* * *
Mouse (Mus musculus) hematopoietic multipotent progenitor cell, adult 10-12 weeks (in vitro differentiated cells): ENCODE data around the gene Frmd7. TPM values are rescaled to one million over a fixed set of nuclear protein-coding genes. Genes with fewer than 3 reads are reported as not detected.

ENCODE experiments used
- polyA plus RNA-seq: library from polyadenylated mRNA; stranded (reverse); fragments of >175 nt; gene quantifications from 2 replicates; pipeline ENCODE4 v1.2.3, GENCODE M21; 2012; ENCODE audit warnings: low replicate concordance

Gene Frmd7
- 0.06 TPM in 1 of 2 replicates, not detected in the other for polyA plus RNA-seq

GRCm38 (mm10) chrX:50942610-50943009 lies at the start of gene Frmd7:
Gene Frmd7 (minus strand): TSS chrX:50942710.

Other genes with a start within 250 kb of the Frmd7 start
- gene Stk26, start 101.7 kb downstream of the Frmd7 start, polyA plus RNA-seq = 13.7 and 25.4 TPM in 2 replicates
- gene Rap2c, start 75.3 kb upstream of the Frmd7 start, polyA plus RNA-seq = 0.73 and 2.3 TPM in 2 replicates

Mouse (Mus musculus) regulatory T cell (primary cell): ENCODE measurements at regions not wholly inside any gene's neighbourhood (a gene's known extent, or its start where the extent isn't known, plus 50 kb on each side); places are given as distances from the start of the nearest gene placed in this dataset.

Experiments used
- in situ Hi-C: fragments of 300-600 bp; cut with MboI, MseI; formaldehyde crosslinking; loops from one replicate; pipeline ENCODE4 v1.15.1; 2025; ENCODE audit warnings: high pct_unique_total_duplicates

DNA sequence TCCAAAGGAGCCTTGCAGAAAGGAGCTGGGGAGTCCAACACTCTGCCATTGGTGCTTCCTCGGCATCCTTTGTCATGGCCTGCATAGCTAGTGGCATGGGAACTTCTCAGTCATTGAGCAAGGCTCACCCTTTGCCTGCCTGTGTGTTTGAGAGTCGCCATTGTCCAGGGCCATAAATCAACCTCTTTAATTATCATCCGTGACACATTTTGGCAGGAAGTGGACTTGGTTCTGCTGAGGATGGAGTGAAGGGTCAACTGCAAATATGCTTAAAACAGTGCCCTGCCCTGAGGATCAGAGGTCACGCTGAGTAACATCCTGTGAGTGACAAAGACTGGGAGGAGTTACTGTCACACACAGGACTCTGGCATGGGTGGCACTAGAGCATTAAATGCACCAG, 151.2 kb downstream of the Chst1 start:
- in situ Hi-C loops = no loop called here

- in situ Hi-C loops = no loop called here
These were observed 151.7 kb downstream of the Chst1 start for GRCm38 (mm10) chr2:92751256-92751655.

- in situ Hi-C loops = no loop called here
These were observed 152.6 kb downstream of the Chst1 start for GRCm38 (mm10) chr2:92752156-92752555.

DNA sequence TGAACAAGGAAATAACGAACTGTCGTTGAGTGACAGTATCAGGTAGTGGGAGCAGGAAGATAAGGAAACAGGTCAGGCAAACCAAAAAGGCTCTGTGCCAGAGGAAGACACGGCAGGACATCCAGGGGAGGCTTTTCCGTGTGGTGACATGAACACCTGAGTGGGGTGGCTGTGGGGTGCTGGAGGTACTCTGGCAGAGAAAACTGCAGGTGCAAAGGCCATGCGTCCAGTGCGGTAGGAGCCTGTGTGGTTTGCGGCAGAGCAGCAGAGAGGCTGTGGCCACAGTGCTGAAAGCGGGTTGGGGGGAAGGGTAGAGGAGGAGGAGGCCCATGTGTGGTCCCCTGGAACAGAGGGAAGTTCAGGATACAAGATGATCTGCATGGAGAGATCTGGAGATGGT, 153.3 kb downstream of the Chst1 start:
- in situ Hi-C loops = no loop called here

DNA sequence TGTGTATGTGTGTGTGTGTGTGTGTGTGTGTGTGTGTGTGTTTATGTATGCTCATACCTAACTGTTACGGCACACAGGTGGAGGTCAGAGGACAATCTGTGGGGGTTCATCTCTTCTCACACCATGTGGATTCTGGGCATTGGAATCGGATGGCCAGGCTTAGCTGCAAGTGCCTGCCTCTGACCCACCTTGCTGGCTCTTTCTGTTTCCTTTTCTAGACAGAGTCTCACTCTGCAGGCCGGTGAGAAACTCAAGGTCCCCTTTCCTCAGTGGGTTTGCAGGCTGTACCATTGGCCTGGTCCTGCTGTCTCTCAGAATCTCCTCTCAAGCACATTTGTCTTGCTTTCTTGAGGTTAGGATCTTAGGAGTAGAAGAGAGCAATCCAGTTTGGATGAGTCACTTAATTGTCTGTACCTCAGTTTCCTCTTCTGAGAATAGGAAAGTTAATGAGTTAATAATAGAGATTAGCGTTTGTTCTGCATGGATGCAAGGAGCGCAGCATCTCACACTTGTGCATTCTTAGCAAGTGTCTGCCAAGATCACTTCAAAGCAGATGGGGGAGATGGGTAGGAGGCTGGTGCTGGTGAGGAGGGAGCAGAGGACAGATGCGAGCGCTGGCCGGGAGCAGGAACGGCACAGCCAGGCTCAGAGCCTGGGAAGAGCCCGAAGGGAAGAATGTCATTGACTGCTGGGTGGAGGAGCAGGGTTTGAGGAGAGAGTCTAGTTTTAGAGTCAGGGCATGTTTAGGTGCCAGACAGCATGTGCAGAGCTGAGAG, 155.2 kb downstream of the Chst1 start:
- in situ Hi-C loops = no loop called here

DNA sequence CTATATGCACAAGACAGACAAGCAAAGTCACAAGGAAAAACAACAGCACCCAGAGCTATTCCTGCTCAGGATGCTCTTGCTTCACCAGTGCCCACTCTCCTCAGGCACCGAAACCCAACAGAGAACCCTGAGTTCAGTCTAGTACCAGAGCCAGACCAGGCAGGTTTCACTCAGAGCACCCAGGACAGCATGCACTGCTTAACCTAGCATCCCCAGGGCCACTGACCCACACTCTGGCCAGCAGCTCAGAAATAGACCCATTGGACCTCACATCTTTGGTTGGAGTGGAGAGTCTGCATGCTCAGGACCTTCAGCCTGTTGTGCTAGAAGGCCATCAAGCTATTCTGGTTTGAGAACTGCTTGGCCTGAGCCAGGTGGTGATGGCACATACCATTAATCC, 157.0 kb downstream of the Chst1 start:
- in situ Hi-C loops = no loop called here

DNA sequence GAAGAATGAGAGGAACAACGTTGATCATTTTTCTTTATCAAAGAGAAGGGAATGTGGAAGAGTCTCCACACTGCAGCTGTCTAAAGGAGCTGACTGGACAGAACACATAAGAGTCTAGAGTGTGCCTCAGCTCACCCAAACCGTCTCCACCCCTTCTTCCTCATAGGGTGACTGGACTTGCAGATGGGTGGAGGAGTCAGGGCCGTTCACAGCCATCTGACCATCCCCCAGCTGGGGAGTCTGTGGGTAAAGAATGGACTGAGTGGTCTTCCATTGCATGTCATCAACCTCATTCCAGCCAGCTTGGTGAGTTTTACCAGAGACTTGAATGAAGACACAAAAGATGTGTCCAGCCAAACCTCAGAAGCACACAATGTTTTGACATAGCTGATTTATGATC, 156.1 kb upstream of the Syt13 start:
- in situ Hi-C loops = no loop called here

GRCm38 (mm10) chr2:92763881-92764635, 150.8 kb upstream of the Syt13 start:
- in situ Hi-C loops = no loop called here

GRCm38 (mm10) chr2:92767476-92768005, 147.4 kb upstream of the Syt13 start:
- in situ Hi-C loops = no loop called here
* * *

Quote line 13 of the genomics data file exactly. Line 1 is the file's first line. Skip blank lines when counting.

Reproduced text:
- in situ Hi-C: fragments of 300-600 bp; cut with MboI, MseI; formaldehyde crosslinking; loops from one replicate; pipeline ENCODE4 v1.15.1; 2025; ENCODE audit warnings: high pct_unique_total_duplicates